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Tech

App can predict dry eye in kids

07/09/2018
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A smartphone app that can predict dry eye disease in children has been developed to support healthcare professionals in the UK to diagnose the condition.

The downloadable app, created by researchers from Aston University, is set to become available to GPs and pharmacies, while it can also be used at home. It features a series of questions and a quick test to measure how long a user can comfortably focus on a screen without blinking.

“Dry eye is traditionally considered an old person's disease, but we are increasingly seeing it surface in children,” lead researcher Professor James Wolffsohn said.


"There is a certain irony in using technology to diagnose the ills caused by technology, but sight is a precious sense to protect and our app is an effective way of raising awareness about this persisting and debilitating condition,"
James Wolffsohn, Lead Researcher

“This is likely because of prolonged screen use, which makes us blink less and speeds up the rate our tears evaporate. We need to do more to understand the health implications of children glued to smartphones, tablets and game consoles for hours at a time, which is why we will use our app to launch the first large-scale survey of dry eyes in children.”

Research conducted during the app’s development found that people with dry eye have disrupted tear films that raises the saltiness of tears. This in turn increased the rate tears evaporated from the surface of the eye, making cells more susceptible to damage.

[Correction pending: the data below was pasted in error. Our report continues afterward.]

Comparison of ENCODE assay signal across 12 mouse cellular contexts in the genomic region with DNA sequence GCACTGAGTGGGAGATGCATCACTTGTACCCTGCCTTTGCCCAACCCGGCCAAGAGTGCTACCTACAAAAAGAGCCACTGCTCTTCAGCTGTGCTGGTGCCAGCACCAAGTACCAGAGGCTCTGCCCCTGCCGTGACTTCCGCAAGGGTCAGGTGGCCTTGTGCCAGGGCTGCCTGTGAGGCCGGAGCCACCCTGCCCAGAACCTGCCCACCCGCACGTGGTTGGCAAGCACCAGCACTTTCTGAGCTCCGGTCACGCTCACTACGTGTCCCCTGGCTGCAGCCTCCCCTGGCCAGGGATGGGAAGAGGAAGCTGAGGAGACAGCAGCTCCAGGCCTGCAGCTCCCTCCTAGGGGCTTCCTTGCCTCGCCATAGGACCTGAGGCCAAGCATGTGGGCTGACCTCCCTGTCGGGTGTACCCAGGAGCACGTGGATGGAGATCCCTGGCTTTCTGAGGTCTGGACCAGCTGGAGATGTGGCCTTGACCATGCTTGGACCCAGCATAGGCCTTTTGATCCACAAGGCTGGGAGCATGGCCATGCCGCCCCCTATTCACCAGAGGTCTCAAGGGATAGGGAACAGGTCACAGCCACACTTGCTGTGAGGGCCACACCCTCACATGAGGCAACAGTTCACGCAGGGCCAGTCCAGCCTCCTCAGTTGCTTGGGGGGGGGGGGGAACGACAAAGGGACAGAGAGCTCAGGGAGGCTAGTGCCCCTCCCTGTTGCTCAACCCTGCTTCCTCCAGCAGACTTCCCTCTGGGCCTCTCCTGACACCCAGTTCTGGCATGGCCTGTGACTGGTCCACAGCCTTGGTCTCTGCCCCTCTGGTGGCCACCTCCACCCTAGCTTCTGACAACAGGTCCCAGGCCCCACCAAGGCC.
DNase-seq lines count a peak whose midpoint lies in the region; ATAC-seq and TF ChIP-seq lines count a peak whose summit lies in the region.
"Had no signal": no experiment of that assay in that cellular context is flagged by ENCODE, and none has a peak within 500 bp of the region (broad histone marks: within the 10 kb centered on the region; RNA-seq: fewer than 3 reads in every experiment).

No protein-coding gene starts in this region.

Additionally, they reported that the eye’s surface becomes more susceptible to UV radiation damage when someone has a more ‘salty’ tear film due to dry eye, and that these outcomes increased the need for eye protection and also the importance of treating dry eye disease as early as possible.

“There is a certain irony in using technology to diagnose the ills caused by technology, but sight is a precious sense to protect and our app is an effective way of raising awareness about this persisting and debilitating condition,” Wolffsohn said.

“Our research has the potential to guide people to more appropriate treatment at an earlier stage, and we hope to empower patients to do their bit to reduce the burden on the NHS.”

The Aston research team is part of a cross-European project to support healthcare professionals that generally don't have access to the proper equipment and expertise to confirm a diagnosis of dry eye disease.

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